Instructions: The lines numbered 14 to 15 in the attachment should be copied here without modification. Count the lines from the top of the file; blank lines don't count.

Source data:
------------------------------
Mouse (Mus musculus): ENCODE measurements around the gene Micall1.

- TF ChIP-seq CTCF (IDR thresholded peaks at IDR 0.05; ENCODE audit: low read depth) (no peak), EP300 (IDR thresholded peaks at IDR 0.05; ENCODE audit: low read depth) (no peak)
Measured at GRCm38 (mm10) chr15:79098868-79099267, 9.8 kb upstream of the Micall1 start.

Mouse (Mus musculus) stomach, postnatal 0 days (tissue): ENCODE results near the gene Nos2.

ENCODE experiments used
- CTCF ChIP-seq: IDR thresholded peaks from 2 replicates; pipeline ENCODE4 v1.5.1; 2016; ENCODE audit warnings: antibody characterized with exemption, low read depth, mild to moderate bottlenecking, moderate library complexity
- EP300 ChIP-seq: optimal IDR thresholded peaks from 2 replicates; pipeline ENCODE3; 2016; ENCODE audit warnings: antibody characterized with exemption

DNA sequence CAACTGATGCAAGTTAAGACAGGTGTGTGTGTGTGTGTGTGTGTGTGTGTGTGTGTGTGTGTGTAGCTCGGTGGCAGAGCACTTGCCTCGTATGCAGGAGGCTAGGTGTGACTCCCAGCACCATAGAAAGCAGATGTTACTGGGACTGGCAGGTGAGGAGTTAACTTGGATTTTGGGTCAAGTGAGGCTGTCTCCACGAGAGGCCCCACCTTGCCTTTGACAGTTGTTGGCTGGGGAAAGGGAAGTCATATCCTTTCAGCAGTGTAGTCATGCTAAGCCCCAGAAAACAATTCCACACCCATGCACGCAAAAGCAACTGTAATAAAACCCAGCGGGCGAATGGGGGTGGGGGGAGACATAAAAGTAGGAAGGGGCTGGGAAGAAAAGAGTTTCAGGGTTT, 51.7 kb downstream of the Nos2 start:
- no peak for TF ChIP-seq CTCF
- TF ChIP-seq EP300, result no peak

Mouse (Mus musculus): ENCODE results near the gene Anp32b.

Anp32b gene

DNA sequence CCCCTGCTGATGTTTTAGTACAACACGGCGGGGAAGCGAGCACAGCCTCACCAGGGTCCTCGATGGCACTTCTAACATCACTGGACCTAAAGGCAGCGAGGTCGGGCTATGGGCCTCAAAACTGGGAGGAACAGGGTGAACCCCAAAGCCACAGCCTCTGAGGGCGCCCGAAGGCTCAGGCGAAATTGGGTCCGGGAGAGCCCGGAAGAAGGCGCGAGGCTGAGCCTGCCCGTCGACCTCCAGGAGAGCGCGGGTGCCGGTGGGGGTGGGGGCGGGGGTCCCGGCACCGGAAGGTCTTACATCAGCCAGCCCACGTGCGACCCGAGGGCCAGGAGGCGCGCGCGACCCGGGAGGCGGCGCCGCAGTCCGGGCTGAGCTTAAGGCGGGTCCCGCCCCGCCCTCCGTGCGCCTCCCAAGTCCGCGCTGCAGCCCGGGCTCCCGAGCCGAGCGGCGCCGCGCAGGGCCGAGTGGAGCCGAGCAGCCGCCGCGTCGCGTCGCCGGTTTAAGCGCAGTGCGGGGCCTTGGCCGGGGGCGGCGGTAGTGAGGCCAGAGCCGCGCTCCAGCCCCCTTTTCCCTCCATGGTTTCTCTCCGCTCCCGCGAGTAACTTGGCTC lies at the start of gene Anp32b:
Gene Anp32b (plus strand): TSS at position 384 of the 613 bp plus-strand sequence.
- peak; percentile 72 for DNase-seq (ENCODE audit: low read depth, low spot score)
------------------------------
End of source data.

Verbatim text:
Gene Anp32b (plus strand): TSS at position 384 of the 613 bp plus-strand sequence.
- peak; percentile 72 for DNase-seq (ENCODE audit: low read depth, low spot score)